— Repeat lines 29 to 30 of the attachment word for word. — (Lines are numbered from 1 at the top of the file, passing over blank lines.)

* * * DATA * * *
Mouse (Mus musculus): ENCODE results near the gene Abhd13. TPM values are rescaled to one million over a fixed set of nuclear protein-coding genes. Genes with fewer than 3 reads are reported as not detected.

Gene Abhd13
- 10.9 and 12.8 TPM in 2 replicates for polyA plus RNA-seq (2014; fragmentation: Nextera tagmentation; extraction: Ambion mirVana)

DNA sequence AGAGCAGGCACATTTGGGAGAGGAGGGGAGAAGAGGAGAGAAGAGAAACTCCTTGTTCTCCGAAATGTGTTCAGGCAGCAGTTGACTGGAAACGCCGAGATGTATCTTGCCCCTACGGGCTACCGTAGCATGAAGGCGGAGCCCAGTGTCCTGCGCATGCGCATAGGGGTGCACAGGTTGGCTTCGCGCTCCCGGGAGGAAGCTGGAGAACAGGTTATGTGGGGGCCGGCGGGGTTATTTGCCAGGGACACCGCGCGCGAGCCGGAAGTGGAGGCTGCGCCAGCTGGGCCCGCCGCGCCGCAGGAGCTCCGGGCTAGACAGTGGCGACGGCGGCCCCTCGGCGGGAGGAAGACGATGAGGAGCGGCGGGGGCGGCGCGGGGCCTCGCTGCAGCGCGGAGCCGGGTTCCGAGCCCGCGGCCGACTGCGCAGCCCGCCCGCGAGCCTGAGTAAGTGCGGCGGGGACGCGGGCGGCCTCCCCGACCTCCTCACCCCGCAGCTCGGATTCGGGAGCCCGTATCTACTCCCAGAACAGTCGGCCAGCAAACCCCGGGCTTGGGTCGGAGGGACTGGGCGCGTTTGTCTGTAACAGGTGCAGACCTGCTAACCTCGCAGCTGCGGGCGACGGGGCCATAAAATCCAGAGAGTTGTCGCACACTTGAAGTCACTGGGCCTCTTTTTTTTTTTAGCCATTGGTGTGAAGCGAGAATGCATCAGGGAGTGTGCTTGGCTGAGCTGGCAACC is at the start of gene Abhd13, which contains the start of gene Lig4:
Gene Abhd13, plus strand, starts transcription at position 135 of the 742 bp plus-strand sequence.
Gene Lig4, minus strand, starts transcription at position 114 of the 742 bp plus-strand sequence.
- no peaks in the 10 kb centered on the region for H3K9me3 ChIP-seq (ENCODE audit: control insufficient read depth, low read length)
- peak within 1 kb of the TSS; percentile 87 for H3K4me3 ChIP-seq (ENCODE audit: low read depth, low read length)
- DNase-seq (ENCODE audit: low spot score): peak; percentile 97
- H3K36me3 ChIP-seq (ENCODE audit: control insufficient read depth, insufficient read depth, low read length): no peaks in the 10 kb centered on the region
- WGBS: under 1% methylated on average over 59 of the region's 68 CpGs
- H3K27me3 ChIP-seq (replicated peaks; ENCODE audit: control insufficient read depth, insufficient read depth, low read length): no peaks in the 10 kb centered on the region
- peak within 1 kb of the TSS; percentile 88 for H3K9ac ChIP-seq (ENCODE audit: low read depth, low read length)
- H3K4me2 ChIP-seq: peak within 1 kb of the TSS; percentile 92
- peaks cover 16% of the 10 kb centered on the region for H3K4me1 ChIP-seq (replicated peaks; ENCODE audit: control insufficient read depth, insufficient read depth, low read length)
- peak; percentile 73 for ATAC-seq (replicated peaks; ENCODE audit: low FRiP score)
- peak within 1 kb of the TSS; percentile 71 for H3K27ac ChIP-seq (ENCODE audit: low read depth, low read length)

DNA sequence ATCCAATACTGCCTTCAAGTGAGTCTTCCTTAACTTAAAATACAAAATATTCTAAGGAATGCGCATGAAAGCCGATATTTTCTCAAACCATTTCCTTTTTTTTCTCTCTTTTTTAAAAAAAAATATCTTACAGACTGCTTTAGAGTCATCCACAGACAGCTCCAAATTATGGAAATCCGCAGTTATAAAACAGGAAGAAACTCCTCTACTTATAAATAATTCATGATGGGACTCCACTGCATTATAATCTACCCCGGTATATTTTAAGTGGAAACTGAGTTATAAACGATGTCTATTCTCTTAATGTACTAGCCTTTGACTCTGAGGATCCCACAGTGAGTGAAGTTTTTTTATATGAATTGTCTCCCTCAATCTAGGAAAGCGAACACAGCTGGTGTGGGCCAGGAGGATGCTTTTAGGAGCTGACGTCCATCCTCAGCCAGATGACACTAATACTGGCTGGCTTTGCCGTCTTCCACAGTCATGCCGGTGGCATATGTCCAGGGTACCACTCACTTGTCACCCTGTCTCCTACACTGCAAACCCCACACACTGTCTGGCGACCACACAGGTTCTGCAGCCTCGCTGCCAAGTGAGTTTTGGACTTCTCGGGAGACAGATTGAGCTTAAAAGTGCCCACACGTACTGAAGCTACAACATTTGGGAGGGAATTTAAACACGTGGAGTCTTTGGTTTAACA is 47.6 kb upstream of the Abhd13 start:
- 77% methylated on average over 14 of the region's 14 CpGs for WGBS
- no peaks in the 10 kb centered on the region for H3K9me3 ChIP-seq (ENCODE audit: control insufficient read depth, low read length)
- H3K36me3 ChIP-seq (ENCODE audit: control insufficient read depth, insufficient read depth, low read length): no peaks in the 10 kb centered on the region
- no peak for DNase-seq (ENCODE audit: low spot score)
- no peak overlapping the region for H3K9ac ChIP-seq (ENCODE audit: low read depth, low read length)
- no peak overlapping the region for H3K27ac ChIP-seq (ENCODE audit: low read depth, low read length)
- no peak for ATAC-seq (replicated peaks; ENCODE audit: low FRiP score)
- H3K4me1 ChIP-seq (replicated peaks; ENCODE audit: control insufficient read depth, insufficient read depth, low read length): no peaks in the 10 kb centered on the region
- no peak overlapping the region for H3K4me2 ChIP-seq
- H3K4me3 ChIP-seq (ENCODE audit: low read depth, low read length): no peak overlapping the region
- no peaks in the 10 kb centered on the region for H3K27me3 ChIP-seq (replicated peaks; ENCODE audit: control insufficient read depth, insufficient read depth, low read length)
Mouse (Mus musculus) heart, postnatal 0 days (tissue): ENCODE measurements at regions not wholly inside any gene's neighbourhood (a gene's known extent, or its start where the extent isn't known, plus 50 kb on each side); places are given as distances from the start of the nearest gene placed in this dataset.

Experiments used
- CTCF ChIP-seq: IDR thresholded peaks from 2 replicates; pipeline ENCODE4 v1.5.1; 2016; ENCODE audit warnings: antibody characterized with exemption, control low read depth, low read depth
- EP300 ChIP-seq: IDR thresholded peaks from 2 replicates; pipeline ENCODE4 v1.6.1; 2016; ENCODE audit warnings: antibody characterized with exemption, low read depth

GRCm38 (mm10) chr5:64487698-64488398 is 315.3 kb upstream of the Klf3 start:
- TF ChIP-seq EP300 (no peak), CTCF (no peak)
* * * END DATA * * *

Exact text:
- no peaks in the 10 kb centered on the region for H3K27me3 ChIP-seq (replicated peaks; ENCODE audit: control insufficient read depth, insufficient read depth, low read length)
Mouse (Mus musculus) heart, postnatal 0 days (tissue): ENCODE measurements at regions not wholly inside any gene's neighbourhood (a gene's known extent, or its start where the extent isn't known, plus 50 kb on each side); places are given as distances from the start of the nearest gene placed in this dataset.